I’m calling it now: Asada: The Art of Mexican-Style Grilling (Abrams, $40, April 2023) by Bricia Lopez and Javier Cabral is the cookbook of the summer. Pick it up, read it cover to cover (yes, really), and step up to the grill.
In Spanish, the word “asada” simply means “grilled”, and it extends far beyond the skirt or flank steak (typical cuts for carne asada) you likely associate it with. Lopez, whose restaurant Guelaguetzam is an L.A. Oaxacan staple, includes recipes for those cuts, of course, but also for chicken, pork, fish, and veggies. But the book covers so much more: Asada conveys a lifestyle.
“Asada is gathering, it’s entertaining for a crowd, it’s 100 percent the essence of friendship and family,” Lopez explains. And isn’t that what summer—and the backyard—is for?
Envision a big table with a tantalizing spread that includes platters of grilled meat and veggies, pots of slow-cooked beans, bowls of fresh salsas and fluffy rice, and piles of warm tortillas. At its core, it’s the ultimate taco bar. “It’s familiar,” Lopez says. “Asada is chill, it’s not fine dining. It’s super approachable.”
There are a few hard and fast rules, though:
1. No pre-shredded cheese should ever grace the table. “It’s never worth it,” Lopez says. Instead, check out her quick guide to Mexican dairy, which runs from the versatile queso fresco to the lesser known, ricotta-esque requesón.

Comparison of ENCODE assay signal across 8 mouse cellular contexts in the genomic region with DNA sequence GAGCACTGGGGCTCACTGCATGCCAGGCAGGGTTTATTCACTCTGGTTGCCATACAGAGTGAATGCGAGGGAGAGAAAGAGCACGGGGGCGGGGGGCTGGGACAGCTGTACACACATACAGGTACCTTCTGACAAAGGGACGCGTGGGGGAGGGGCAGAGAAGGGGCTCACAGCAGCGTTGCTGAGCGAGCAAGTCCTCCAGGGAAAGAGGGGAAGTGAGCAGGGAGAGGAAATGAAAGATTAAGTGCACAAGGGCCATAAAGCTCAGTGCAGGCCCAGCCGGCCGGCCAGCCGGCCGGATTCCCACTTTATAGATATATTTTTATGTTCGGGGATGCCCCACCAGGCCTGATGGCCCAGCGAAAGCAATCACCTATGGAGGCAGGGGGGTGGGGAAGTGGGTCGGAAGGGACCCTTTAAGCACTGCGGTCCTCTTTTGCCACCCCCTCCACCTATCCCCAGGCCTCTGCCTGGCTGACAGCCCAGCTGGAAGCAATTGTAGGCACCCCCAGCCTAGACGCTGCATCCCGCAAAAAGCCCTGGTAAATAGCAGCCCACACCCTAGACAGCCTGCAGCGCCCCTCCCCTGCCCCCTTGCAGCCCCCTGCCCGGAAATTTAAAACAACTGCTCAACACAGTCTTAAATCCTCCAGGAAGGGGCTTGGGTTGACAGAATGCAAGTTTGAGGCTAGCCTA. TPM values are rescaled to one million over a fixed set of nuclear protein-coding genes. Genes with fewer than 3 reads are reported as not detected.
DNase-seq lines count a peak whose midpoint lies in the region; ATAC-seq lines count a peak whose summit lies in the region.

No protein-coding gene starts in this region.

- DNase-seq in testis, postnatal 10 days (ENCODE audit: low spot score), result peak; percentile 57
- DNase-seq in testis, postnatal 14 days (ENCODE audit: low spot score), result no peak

2. No asada is complete without charred green onions. “They are the MVP of asada,” she declares. “They are sweet, charred, smoky—they add bite to any meat you have. Chopped up, they’re almost like a condiment.”
3. Mexican limes are the way to go—if you can find them. “They’re very small and round and I like them because of their acidity,” Lopez explains. “They’re very sharp but with a hint of sweetness.”
4. Your local carniceria is your BFF. Don’t have time to marinate that steak or chicken? Or suddenly have more people coming over than you thought? “Visit the carniceria! My book is for everyone to create their own flavor but you can also go to carniceria and grab cuts of meat,” Lopez says with a smile. “It’s about being forgiving with yourself.”
5. Sparkling mezcal water is the holy grail. “We’re living in a time where you go to any restaurant and the cocktail menu has a lot going on with a lot of ingredients,” Lopez says. “I think people forget that all you need is a little acidity and a little salt. Lime and salt enhances mezcal—stick to the basics.”
On that note, Lopez says that if you don’t have time or the wherewithal for a full scale asada with dozens of guests and just as many dishes, she recommends concentrating on these three elements: “You need tortillas, a protein (the clásica is probably my favorite recipe, but the arrachera verde is so good), and salsa (any of them!).” Pair all that with sparkling mezcal water—and poof, you’ve got a backyard bash.
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